Terryl Givens gave the following talk in my Provo ward yesterday. I couldn’t pass up the chance to ask Professor Givens if I could post it as part of our occasional “Sunday Sermons” series, and he graciously accepted.

I had a long conversation a few days ago with a much beloved daughter. We were talking about a family dear to us, of whom the last of the children just made an exit from the church. I asked what she thought the common thread to their stories might be. She said it wasn’t what I often hear to be the culprit: different accounts of the First vision, or Joseph’s seer stone, or horses in the Book of Mormon — or even polygamy or social policy. No, it was something much more fundamental. She said, the whole framework of the Restored Gospel — especially the emphasis on temples and ordinances — just doesn’t seem meaningful to many of her generation. So much structure, so many rules, so many seemingly empty rituals and ordinances. She then noted that as she was preparing her lesson for Young Women on sacraments and ordinances, she too struggled to find a convincing language, a resonant rationale. “Authority” and “obedience” don’t hold the same sway with generations who have not grown up with an almost innate deference to such concepts because, as Richard Rohr notes, they never experienced the framework of stable certainties and widely accepted verities. As the poet Robinson Jeffers noted wistfully, “O happy Homer! Taking the stars and the gods for granted.”[1] [Read more…]

Intercessory Prayer

Anglo-Mormon that I am, I subscribe to the Society of St. John the Evangelist‘s daily “Brother, Give Us a Word” email. A few weeks back, the word was “Intercede,” and this is what Br. Geoffrey Tristram had to say about it:

Intercessory prayer is hard work, but it is a work of love. It is carrying those we love and long to be healed in our hearts, and taking them wonderfully and mysteriously into the very heart of God.

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Virtue and Self-Reliance

One summer, my parents’ ward held a special Sunday School class for the kids who had come back from college for the summer.[fn1] The Sunday School class was essentially a basic financial life skills class, the kind of thing that every college student (and most of the rest of us) needs, but that is woefully undertaught. The teacher, a member of the bishopric iirc, was a financial planner. He talked to us about budgeting, about saving, and other simple, practical skills.

I haven’t thought about that class in years, but my memory was jogged as I read (on Twitter) about a combined priesthood-Relief Society lesson on self-reliance. [Read more…]

Working Backwards From Zion

Some good discussions this week about Zion, a perennial favorite topic of my own. Most Mormons can probably agree that we should be seeking Zion, working towards Zion, consecrating ourselves to the establishment of Zion. But the next steps can seem a little ambiguous at times. We LDS no longer called to a literal gathering, we don’t talk anymore of Jackson County, and the temple lot is not ours (it belongs to other Mormons). At times it feels like we’re in a sort of holding pattern when it comes to Zion. We go to church, we do our callings, we pay tithing. Is that all there is? If we’re not gathering or building (aside from donations and regular callings), what are we doing? Where is our utopia?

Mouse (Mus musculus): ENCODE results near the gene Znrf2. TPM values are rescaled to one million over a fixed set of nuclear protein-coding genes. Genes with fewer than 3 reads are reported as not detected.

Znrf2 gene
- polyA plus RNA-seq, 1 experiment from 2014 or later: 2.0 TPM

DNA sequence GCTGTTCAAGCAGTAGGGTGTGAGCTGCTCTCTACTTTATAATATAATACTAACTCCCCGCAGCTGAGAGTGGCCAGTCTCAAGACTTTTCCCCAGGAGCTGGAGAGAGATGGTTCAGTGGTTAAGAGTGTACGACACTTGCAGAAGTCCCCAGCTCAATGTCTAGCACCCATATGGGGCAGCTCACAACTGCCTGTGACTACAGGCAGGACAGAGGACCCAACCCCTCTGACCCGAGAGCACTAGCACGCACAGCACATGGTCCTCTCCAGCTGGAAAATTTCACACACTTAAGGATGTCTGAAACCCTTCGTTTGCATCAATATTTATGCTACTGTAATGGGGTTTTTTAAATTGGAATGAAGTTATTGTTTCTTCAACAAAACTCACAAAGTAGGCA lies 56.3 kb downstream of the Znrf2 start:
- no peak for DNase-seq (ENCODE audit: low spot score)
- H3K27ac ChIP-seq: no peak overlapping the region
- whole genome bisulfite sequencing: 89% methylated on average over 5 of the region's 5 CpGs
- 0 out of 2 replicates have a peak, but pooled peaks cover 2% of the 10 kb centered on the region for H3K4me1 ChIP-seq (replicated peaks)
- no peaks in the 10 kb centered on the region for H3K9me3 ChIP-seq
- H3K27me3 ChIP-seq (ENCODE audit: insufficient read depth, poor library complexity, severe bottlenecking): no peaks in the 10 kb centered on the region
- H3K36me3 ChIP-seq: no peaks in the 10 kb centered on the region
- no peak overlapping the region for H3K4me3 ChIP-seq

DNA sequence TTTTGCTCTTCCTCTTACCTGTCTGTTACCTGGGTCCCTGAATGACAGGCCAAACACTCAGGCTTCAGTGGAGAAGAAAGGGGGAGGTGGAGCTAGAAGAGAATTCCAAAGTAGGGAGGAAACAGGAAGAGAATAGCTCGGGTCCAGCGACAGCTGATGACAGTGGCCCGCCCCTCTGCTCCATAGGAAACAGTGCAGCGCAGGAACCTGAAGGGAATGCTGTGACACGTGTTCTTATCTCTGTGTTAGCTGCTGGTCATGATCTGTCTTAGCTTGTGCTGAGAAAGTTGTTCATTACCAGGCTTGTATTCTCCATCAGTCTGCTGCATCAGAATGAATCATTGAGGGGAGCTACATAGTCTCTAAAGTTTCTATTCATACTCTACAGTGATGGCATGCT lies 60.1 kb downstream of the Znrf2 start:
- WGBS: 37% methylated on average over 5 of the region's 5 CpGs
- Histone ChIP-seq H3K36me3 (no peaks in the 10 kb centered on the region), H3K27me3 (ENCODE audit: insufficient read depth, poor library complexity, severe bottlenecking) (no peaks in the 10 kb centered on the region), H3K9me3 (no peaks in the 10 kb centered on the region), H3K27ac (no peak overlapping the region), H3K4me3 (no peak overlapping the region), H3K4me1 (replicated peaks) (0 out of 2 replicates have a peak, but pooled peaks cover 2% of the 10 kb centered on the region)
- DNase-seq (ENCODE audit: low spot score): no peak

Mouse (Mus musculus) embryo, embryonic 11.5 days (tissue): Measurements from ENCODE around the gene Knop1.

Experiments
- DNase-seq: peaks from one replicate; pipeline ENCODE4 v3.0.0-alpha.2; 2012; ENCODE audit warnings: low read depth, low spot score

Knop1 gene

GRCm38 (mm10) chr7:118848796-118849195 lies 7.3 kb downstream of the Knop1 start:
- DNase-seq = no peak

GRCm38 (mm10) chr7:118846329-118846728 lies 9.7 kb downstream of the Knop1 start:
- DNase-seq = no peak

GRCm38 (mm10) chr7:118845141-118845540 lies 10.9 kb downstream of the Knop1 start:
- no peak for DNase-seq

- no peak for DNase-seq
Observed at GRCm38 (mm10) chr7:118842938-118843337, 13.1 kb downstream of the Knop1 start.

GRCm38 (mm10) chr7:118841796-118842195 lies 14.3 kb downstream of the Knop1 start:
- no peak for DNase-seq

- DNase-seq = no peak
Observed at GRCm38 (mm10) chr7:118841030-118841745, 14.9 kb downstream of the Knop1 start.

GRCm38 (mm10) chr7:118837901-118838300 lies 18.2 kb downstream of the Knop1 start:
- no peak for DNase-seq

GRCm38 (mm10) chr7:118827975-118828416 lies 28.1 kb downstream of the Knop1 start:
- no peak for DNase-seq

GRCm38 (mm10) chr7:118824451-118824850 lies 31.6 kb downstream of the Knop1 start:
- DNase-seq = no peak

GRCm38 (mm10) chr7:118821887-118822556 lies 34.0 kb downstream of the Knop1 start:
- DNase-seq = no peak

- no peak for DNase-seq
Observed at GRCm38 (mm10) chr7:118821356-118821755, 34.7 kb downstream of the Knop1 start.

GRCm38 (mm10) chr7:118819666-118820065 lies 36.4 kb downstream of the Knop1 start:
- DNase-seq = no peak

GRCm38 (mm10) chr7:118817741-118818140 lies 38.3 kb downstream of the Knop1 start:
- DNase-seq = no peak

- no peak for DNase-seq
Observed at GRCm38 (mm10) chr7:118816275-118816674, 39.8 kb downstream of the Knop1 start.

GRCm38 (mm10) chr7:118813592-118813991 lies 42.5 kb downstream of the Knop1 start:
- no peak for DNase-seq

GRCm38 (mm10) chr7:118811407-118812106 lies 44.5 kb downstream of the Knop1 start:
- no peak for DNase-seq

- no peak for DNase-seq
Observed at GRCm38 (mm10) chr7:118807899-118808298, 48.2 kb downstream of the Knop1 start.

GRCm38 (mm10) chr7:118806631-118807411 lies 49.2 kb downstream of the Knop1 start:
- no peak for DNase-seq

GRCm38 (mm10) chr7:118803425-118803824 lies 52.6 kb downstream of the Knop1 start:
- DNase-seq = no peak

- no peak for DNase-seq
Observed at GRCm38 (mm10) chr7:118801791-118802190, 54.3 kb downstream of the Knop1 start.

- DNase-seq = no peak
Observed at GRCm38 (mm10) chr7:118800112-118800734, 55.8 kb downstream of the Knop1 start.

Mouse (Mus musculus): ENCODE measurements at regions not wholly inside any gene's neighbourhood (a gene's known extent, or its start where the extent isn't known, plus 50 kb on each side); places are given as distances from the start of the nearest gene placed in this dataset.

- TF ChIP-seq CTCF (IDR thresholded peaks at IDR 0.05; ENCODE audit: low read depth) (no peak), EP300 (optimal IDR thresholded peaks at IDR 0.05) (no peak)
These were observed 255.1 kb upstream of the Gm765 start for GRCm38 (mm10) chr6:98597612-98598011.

Maybe part of what’s missing is some sort of sustaining vision of where we’re headed, the ultimate goal. So here are all the relevant scriptures on Zion that I could find, the ones that tell us what that utopian society is like. [Read more…]

Conference Notice: Leonard Arrington Centennial Conference

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July 12, 13, 2017, Utah State University, Logan, Utah. Leonard J. Arrington centennial conference. See the attached program for more information. Speakers include Marlin K. Jensen, former Church Historian of The Church of Jesus Christ of Latter-day Saints, Greg Prince, Arrington’s biographer, Gary Bergera, editor of the forthcoming Arrington diaries, Matt Grow, Director of Publications, Church History Department, Matthew Godfrey, Managing Historian for the Joseph Smith Papers Project.

Laurel Thatcher Ulrich will be addressing attendees at 7:00pm, July 12, 2017 in the L. Tom Perry Pavilion, Huntsman Hall 470, USU Campus.

Conference Sessions will address the Arrington Collection at the USU library and consider Arrington’s influence among students, colleagues, the state of Idaho, LDS history, and the Historical Department of the LDS Church. The conference is free and open to all. Say hi if you decide to come up and breathe some of the clear aggie air.

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How would Jesus play board games?

I love board games.  I have for my entire life.  The more strategic, the better.  I’m not sure whether it’s because my family and friends consist of nerds, boring adults in their 30s, or Mormons, but they all play along with my obsession.

(Pictured: my game shelves as of 2 months ago.  They’ve grown since then.)

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Death by (Correlation) Committee